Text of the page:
Meacham, Jon. Thomas Jefferson: The Art of Power Random House, 2012. Kindle Edition.
Written by writer, journalist and editor Jon E. Meacham, “Thomas Jefferson: The Art of Power” is one of several books one can read which focuses on the United States’ third president. Born on in Chattanooga, Tennessee on May 20, 1969, Meacham, a former editor-in-chief of Newsweek, is currently the executive editor and executive vice president at Random House. For his work on the 2009 published biographical book “American Lion: Andrew Jackson in the White House,” Meacham picked up a Pulitzer Prize. In between the publication of “American Lion: Andrew Jackson” and “Thomas Jefferson: The Art of Power,” the now Random House executive vice president found time to edit ‘American Homer: Reflections on Shelby Foote and His Classic The Civil War: A Narrative.”
Considering the calibre of the works offered by Random House, the publishing giant’s reputation for American and British political histories has established is well deserved. “Thomas Jefferson: The Art of Power,” published in 2012, is just another example of the exemplary works which bears the name Random House. Despite not being either a political scientist or a political historian, with a degree from the University of the South in English literature, Meacham has proven time and again is fully capable of contextualising the dynamically political driven narratives he has offered readers.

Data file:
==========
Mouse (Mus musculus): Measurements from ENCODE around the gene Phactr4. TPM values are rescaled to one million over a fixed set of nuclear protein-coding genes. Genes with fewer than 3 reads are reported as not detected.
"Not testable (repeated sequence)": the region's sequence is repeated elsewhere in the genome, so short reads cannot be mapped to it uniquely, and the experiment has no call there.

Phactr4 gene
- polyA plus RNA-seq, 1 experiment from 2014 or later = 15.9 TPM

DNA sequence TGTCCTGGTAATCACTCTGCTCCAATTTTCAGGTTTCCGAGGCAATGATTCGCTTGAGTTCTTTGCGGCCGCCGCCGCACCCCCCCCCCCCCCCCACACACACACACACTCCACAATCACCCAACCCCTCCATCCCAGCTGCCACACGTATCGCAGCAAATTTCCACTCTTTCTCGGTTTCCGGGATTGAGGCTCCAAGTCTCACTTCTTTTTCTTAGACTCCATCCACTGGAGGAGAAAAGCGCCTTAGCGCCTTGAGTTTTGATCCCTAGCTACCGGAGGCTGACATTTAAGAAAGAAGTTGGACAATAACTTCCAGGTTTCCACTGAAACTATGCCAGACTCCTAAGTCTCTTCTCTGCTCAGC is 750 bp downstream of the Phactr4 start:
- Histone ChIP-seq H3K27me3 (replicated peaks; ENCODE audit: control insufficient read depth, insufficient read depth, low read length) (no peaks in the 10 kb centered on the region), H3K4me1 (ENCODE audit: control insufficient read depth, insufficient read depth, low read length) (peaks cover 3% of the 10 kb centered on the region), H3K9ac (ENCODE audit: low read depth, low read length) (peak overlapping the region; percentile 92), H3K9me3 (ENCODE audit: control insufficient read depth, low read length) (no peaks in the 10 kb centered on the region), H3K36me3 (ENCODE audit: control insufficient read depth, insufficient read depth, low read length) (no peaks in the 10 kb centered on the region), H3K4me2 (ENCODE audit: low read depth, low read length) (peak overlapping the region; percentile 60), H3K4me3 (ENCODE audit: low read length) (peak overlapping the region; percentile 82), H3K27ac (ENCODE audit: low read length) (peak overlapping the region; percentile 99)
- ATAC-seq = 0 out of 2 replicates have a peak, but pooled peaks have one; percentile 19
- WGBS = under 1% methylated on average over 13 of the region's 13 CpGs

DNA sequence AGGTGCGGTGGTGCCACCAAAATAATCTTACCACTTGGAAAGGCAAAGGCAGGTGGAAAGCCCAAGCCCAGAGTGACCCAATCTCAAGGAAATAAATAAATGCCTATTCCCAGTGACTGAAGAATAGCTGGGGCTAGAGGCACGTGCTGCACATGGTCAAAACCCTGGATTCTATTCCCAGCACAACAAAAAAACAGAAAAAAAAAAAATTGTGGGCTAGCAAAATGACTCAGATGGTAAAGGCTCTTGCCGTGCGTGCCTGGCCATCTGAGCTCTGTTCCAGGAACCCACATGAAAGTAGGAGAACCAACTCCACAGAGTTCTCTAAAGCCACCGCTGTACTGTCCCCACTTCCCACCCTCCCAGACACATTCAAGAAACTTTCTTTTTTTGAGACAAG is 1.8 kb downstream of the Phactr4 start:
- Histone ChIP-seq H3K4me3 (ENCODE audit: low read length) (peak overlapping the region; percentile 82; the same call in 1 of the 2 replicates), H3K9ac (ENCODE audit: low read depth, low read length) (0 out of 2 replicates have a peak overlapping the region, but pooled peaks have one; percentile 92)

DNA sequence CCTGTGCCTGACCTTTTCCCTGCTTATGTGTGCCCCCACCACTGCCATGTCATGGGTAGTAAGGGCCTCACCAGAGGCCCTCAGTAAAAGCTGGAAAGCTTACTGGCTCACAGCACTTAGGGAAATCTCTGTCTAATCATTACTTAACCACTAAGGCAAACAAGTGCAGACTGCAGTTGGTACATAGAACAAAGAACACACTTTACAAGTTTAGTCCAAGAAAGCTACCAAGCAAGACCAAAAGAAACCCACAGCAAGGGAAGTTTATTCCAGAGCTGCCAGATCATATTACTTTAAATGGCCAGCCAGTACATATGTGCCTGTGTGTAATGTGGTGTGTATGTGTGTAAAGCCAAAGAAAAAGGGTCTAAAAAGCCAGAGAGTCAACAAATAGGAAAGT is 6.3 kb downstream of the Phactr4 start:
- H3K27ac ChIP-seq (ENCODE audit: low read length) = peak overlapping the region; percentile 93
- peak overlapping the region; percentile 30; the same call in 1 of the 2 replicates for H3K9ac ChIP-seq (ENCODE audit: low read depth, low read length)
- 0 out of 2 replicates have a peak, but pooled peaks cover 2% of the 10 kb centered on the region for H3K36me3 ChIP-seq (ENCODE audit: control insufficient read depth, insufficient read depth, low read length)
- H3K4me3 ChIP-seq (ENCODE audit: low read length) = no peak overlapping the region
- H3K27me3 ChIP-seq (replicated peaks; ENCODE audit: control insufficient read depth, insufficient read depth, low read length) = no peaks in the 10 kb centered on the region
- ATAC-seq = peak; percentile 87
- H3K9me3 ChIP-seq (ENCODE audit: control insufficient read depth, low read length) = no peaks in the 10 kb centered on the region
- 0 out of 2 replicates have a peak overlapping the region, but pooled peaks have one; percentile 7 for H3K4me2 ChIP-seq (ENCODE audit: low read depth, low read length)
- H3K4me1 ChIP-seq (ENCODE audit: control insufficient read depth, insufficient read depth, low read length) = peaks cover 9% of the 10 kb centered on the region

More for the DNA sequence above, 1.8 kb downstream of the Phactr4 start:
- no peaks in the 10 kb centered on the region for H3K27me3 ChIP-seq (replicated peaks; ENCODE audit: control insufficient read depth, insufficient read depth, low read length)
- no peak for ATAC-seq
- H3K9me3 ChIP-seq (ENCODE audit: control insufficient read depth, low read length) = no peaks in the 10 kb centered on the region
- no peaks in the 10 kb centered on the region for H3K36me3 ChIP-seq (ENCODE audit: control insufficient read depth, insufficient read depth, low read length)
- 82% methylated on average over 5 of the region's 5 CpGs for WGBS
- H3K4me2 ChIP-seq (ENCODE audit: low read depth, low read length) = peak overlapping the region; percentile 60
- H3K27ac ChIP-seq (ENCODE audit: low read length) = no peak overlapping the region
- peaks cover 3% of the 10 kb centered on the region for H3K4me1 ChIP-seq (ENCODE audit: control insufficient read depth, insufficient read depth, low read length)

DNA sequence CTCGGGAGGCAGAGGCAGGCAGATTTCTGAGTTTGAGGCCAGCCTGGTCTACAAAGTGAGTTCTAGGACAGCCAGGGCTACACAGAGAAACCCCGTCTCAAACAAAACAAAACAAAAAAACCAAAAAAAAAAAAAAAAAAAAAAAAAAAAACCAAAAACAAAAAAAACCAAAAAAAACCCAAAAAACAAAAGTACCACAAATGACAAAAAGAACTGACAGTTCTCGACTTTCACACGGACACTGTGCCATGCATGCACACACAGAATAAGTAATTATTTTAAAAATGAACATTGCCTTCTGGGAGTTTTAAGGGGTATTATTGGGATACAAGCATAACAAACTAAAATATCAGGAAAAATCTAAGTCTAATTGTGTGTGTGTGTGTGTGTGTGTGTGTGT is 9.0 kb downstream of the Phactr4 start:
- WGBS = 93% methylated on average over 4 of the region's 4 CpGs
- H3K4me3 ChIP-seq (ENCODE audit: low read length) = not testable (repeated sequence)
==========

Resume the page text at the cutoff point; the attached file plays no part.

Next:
“Thomas Jefferson: The Art of Power,” Meacham’s fifth book, pounders the complexities of the man that was the third president of the United States. Regardless of the original context, Jefferson’s words are often used in the halls of American political power in supporting and or countering an argument. Would Jefferson have appreciated the way in which his words have been used? Readers will have to determine for themselves the answer to this question.
From the first word to the last, Meacham looked to his skills to craft a chronologically convincing narrative. Like historians, as a journalist, Meacham was required to develop a set of research skills which afforded him the ability to write the articles he penned. Divided into nine distinct parts, the author presents his readers with no fewer than 43 chapters covering Jefferson. The volume covers Jefferson’s life from birth, his youth, academic career, the American Revolution, the role he played in the Continental Congress, his governorship of Virginia, his work as envoy to France, his first-hand French Revolution experience, his personal clashes with the secretary of treasury Alexander Hamilton, his opposition to Federalist policies, and the presidency. The Jefferson most Americans knew might not have been the real Jefferson. Meacham left no stone unturned in uncovering the truth.
As one reads the various tabloid and broadsheets scattered across newspaper stands today, it is evident the United States is a country deeply divided by partisan politics. The country Jefferson would have recognised no longer exists. In “Thomas Jefferson: The Art of Power,” in no less than 833 pages, Meacham highlights lessons which can be drawn from Jefferson’s era. Jefferson, unlike contemporary American politicians, understood the meaning and the value of compromise. With a deeply held belief in maintaining the United States as a Republic, unlike certain present day leaders, Jefferson understood how to wield the power artfully.